the less a credit to have discerned the Whatever may have been the current greater. Alexander's eagerness to particiopinions in Greece concerning the Macedo- pate in the Olympian games was part of a nian people, there can be no doubt that their general desire to be recognized by the royal family had been for generations re- Greeks. He showed himself highly sensigarded with great respect. They claimed to tive to their opinions about him. He sought be descended from the ancient royal family the acquaintance and society of their eminent of Argos, a branch of which, tradition said, men, and brought it about that Pindar, then had in the early days of Grecian history the first literary name of Greece, should taken refuge in the north. Though it is im- celebrate his Olympian victories in verse. possible for us to test the reliability of this The efforts to introduce Greek culture tradition, or to determine whether the name into Macedonian society, which began with borne by the family, the Argeadæ, is to be Alexander the Philhellene, were continued regarded as evidence to the truth of the under his successors. History gives us no tradition, or merely as the deceptive cause connected account-only stray hints, but of its origin, certain it is that it was gener- they are broad enough to follow. Greek ally accepted among the Greeks, and had settlers were welcomed. Men eminent in received the most decisive official verification letters and in art were induced to visit the from the highest Greek tribunal. When country and reside at court. Thus AlexAlexander, a Macedonian king of the earlier ander's immediate successor, Perdiccas II part of the fifth century (498–454 B. C.), pre- (454-413 B.C.), entertained at his court sented himself as a competitor at the Olym- Melanippides, the dithyrambic poet of Mepian games, Herodotus says that the other los, who was regarded as one of the forecompetitors undertook to exclude him, say- most lyric composers of his day; and tradition,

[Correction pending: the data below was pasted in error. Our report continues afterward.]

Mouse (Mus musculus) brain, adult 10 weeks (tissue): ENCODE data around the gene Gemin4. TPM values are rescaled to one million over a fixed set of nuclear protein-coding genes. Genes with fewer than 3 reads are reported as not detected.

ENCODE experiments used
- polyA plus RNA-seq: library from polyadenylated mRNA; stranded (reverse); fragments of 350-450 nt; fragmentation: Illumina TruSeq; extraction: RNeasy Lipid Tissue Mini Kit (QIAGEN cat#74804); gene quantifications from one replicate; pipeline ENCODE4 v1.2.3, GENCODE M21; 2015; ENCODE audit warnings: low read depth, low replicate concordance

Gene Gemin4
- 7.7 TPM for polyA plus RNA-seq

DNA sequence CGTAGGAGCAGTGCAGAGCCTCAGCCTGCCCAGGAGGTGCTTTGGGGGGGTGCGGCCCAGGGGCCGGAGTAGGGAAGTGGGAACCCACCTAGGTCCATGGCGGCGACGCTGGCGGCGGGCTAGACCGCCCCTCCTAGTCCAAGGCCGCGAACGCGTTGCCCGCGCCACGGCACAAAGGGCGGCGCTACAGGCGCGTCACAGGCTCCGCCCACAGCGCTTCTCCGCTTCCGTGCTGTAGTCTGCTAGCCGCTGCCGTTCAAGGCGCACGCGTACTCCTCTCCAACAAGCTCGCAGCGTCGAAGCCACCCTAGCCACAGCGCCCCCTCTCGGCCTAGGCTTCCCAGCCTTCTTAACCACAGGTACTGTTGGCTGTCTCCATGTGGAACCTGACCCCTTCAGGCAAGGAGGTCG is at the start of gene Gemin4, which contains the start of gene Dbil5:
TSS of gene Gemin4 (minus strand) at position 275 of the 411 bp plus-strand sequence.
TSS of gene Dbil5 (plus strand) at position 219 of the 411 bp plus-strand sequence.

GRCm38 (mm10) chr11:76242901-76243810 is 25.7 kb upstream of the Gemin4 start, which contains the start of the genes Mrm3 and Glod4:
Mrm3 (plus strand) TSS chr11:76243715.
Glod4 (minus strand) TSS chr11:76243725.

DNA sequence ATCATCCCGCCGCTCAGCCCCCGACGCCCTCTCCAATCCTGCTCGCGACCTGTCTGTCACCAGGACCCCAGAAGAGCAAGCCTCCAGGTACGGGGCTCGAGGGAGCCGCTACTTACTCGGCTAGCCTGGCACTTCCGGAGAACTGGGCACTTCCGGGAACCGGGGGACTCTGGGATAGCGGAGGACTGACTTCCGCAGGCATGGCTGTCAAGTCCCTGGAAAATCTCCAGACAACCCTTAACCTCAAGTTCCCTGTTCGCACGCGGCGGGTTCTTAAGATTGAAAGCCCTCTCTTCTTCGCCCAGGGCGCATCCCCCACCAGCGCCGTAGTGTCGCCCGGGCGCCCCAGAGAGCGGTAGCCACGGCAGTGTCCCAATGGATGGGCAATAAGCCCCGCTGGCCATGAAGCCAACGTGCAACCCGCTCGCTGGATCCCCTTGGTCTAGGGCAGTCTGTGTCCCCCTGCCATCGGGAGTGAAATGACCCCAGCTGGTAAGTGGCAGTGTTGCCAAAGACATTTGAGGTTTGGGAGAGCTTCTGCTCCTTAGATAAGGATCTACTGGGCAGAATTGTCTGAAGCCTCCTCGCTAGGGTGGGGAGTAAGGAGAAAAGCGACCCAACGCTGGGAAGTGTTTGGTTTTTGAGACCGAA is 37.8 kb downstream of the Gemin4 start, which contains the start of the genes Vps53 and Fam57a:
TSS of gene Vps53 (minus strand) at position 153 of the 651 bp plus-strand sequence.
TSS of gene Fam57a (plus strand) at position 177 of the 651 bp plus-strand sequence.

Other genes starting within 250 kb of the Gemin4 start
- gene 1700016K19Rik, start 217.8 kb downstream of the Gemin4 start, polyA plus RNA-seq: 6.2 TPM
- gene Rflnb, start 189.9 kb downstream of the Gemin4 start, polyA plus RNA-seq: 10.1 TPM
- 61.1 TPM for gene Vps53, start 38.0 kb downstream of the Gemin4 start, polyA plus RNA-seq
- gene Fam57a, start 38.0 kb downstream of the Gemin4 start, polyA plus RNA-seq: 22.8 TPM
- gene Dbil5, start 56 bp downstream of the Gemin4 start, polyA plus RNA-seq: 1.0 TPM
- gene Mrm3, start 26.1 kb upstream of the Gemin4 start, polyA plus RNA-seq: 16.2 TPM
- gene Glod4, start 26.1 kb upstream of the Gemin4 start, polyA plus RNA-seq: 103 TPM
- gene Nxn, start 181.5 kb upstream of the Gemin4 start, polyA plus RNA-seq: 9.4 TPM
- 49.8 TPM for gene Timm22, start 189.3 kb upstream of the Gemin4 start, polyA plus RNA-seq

which was ever busy with the half-mythical there in 406. The tragedian Agathon, the career of Hippocrates, did not fail to report epic poet Cherilus, the musician and poet that the great physician had once been Timotheus, and the artist Zeuxis all resided called to practise his art at the palace of there for longer or shorter periods, finding the same king.
under the hospitable roof of the king a welIn the reign of the next king, Archelaus come refuge from the turmoils that the long (413-399), the Philhellenist tendency, which course of the Peloponnesian war was bringhad become almost a craze of imitation, ing to the Greek states. Great progress was reached its climax, and by developing a made in all the arts and practices of peacenationalist party drew after it a reaction. ful civilized life. Thucydides says of ArcheArchelaus sought to make his court a laus: “He built the fortresses now existing Weimar. Though Sophocles and Socrates in the country, and built direct roads, and, declined his invitations, Euripides spent the among other things, regulated the military last years of his life in Macedonia, dying system with provision of horses, equipment,